Mary McGrory

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Mary McGrory (August 22, 1918 – April 20, 2004) was an American journalist and columnist. She specialized in American politics, and was noted for her detailed coverage of political maneuverings. She wrote over 8,000 columns, but no books, and made very few media or lecture appearances.[1] She was a fierce opponent of the Vietnam War and was on Richard Nixon's enemies list. One reviewer said:

McGrory is what you get when proximity to power, keen observation skills, painstaking reporting, a judgmental streak and passionate liberalism coalesce in a singularly talented writer — one whose abilities are matched by the times.[2]


She was born in Roslindale, Boston, Massachusetts to Edward and Mary McGrory, a tight-knit Irish Catholic family. Her father was a postal clerk and she shared his love of Latin and writing. She graduated from the Girls' Latin School and Emmanuel College and began her career as a book reviewer at The Boston Herald. She was hired in 1947 by The Washington Star and began her career as a journalist, a path she was inspired to take by reading Jane Arden comic strips. She rose to prominence as their reporter covering the McCarthy hearings in 1954, portraying McCarthy as a typical neighborhood Irish bully.

McGrory won the Pulitzer Prize for Commentary in 1975, for her articles about the Watergate scandal. The day after the Star went out of business in 1981, she went to work for The Washington Post. In 1985, McGrory received the Elijah Parish Lovejoy Award as well as an honorary Doctor of Laws degree from Colby College. She died in Washington at the age of 85.

Friendship with the Kennedy Family[edit]

McGrory wrote extensively about the Kennedy presidency. She and JFK were close in age, both of Irish descent and from Boston. McGrory's exchange with Daniel Patrick Moynihan after the president's assassination was quoted widely: "We will never laugh again," said McGrory. Moynihan, who worked for President Kennedy responded, "Mary, we will laugh again. But we will never be young again."[3]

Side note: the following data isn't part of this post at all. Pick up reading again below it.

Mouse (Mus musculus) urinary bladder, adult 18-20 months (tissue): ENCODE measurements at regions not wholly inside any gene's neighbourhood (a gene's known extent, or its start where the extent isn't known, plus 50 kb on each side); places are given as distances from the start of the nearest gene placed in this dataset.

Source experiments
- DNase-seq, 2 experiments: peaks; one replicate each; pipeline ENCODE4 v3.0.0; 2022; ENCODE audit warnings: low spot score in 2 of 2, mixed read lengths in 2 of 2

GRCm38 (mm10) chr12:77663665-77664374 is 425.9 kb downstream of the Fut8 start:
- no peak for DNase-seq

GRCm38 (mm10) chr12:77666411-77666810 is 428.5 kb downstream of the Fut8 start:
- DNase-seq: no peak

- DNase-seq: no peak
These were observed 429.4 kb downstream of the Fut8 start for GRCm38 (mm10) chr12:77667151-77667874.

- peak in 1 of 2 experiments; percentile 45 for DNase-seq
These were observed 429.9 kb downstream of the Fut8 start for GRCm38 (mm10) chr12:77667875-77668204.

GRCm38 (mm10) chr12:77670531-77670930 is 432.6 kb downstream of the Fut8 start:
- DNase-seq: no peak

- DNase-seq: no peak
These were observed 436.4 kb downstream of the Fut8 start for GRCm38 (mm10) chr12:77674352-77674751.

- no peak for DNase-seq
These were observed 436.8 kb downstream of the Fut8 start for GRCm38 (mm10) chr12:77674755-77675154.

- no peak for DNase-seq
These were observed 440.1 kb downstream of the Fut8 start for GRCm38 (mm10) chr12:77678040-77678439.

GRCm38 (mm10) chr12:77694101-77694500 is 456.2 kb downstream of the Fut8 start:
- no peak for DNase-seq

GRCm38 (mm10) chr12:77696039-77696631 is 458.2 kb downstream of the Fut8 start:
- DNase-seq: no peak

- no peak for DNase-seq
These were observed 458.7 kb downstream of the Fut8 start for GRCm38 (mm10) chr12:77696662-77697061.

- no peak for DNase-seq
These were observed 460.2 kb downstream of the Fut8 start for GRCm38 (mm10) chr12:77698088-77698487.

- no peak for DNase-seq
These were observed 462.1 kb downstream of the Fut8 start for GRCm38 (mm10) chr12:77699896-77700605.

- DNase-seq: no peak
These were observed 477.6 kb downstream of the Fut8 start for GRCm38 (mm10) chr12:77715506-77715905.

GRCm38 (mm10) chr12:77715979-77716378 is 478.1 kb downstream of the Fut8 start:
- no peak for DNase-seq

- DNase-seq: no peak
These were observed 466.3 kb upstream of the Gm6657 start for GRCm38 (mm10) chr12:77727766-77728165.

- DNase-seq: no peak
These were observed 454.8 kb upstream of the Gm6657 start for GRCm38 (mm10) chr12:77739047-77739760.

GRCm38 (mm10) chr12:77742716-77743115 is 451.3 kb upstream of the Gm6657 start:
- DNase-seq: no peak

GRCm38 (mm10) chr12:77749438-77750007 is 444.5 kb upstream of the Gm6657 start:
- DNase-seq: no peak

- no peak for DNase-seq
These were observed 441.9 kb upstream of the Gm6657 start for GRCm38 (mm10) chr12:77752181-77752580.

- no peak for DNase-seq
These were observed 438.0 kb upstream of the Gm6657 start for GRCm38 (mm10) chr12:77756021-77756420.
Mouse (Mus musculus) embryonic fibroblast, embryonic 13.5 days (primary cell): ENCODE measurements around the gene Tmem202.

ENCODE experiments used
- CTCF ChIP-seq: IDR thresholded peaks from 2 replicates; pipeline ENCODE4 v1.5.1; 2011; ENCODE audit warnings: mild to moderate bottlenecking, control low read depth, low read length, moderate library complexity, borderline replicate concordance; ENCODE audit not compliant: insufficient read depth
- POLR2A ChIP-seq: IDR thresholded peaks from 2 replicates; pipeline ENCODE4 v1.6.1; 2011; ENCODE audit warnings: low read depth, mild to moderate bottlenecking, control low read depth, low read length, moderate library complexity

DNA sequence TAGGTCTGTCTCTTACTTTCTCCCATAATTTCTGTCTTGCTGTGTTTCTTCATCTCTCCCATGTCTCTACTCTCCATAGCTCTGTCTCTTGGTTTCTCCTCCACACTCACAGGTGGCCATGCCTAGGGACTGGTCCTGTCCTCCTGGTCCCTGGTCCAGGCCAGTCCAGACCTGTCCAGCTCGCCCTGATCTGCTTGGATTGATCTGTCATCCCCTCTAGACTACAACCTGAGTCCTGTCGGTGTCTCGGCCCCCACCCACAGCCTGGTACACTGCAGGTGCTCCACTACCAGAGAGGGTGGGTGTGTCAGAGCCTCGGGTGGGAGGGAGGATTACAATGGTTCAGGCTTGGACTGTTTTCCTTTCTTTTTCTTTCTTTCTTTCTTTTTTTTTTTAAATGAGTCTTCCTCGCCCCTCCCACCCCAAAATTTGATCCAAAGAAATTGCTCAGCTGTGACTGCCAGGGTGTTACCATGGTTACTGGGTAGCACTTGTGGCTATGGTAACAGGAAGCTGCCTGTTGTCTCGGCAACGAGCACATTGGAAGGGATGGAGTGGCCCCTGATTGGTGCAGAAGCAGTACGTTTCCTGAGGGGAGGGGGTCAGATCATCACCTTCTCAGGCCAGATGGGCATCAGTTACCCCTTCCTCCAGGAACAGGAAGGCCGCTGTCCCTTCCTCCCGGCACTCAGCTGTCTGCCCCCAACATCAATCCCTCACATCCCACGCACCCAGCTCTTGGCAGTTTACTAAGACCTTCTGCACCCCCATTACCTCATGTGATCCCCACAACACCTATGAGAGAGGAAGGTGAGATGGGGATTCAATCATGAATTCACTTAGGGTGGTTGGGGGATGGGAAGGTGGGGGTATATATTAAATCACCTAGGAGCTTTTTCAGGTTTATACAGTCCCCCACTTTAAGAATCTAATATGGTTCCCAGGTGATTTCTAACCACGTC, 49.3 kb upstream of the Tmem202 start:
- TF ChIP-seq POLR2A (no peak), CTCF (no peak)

McGrory was assigned by the Star to travel with Robert F. Kennedy during his ill-fated 1968 presidential campaign and became close to his wife Ethel at the time.

Urban legend[edit]

In a 1983 paperback, Wayne Coffey's 303 of the World's Worst Predictions, McGrory was falsely described as having "predicted" in her Washington Star column that George McGovern would win the 1972 presidential campaign "by a landslide". As it turned out, the book's author, rather than McGrory, had written ineptly. McGrory's October 22, 1972, Star column had been about McGovern's showing in the state of Michigan, which she felt might be one of the few states McGovern could win. The column began, "Here in Michigan, they have failed to get the word about the Nixon landslide."[4] Nevertheless, readers of Coffey's book were given the impression that the liberal McGrory had made the most erroneous "prediction" in political history.

Awards and Honors[edit]

In 1995 she received the Four Freedom Award for Freedom of Speech[5]


  1. ^ John Norris, Mary McGrory (2015)
  2. ^ Carlos Lozada, "Mary McGrory, the revolutionary insider of Washington journalism," Washington Post Oct 8, 2015
  3. ^ [1] Article, Que Hacer – Michael Shifter (October 8, 2001) and [2] 1968 In America: Music, Politics, Chaos, Counterculture and the Shaping of a Generation
  4. ^ McGrory, Mary (October 23, 1972). "Victory for McGovern". Modesto Bee. p. 8. 
  5. ^

Further reading[edit]

  • Allen, Henry. "Mary, Mary, Quite Contrary: Mary McGrory would conscript senators to mix drinks for copyboys and media stars to pass hors d’oeuvres," Wall Street Journal Oct. 9, 2015
  • Norris, John. Mary McGrory: The First Queen of Journalism (2015), a scholarly biography review

External links[edit]